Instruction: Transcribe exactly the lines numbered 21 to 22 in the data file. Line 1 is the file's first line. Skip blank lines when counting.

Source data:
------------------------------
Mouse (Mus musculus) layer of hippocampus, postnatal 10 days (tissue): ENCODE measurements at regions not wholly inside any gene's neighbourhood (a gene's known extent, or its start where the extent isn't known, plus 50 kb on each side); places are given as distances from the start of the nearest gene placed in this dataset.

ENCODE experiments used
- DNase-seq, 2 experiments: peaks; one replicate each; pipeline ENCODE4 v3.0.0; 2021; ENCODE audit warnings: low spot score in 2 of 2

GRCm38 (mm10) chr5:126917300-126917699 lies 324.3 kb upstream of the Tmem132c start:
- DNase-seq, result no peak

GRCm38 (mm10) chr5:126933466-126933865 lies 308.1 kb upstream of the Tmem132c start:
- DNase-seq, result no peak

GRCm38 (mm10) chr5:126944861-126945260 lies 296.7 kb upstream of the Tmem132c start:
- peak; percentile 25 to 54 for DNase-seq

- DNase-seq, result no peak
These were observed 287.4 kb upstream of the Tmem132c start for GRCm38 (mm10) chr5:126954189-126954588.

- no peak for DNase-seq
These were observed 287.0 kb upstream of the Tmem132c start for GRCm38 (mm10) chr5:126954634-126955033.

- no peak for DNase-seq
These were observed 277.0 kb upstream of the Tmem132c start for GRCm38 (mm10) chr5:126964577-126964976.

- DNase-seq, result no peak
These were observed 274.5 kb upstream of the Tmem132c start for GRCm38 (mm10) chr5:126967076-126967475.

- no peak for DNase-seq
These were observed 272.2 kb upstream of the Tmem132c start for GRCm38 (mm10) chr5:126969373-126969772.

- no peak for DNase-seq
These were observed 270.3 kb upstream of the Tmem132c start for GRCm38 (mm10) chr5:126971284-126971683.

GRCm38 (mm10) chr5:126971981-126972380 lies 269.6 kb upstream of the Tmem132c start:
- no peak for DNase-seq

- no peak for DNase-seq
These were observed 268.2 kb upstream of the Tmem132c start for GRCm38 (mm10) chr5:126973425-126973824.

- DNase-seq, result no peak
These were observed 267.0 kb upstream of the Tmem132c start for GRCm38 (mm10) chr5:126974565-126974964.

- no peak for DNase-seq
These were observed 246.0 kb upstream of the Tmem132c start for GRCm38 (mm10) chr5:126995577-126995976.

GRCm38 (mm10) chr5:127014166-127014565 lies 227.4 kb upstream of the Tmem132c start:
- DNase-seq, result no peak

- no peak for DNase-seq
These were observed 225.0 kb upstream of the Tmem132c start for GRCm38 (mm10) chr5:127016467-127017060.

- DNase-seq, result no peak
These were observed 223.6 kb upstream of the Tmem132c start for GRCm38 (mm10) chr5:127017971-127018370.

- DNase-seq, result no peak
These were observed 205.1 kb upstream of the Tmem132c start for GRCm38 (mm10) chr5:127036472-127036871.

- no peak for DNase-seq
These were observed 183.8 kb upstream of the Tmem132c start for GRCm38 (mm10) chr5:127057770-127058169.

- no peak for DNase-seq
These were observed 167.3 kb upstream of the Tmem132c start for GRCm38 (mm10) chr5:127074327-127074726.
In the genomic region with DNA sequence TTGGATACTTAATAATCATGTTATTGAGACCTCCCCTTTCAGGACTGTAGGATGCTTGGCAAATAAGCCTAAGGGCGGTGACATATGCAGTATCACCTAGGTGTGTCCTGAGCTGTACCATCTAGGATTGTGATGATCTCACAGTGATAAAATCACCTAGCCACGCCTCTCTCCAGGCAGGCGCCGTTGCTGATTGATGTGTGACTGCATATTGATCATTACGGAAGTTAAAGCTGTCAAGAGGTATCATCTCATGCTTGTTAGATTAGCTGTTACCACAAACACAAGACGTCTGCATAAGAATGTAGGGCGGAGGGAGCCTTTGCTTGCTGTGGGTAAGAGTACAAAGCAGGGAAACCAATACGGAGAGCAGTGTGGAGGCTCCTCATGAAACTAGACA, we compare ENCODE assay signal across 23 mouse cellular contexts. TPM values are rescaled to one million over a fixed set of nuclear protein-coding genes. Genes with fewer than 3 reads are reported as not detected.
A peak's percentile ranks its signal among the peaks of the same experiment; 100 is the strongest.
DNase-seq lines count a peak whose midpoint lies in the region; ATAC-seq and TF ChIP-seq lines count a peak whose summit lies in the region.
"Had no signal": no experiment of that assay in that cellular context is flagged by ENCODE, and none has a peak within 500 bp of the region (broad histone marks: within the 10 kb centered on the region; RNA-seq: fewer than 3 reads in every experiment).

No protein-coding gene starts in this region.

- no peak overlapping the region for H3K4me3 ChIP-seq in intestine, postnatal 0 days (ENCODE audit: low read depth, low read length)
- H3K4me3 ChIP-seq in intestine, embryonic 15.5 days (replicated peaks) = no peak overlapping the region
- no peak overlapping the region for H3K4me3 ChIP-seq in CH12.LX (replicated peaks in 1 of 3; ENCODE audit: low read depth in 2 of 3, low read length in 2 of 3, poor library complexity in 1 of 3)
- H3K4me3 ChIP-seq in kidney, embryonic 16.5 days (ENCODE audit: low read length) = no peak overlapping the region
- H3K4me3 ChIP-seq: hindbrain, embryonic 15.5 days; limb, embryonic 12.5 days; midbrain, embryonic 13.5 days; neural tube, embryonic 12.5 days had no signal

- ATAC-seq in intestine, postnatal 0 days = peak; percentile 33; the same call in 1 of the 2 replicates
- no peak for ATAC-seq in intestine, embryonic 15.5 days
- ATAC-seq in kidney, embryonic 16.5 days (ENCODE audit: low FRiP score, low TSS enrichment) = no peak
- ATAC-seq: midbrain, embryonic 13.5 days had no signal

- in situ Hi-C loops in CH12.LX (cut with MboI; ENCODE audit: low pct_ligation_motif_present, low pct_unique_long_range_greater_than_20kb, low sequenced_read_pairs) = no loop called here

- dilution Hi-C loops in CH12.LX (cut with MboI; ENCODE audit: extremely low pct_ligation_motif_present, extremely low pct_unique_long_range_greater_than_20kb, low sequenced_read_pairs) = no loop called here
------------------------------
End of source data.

These were observed 270.3 kb upstream of the Tmem132c start for GRCm38 (mm10) chr5:126971284-126971683.

GRCm38 (mm10) chr5:126971981-126972380 lies 269.6 kb upstream of the Tmem132c start: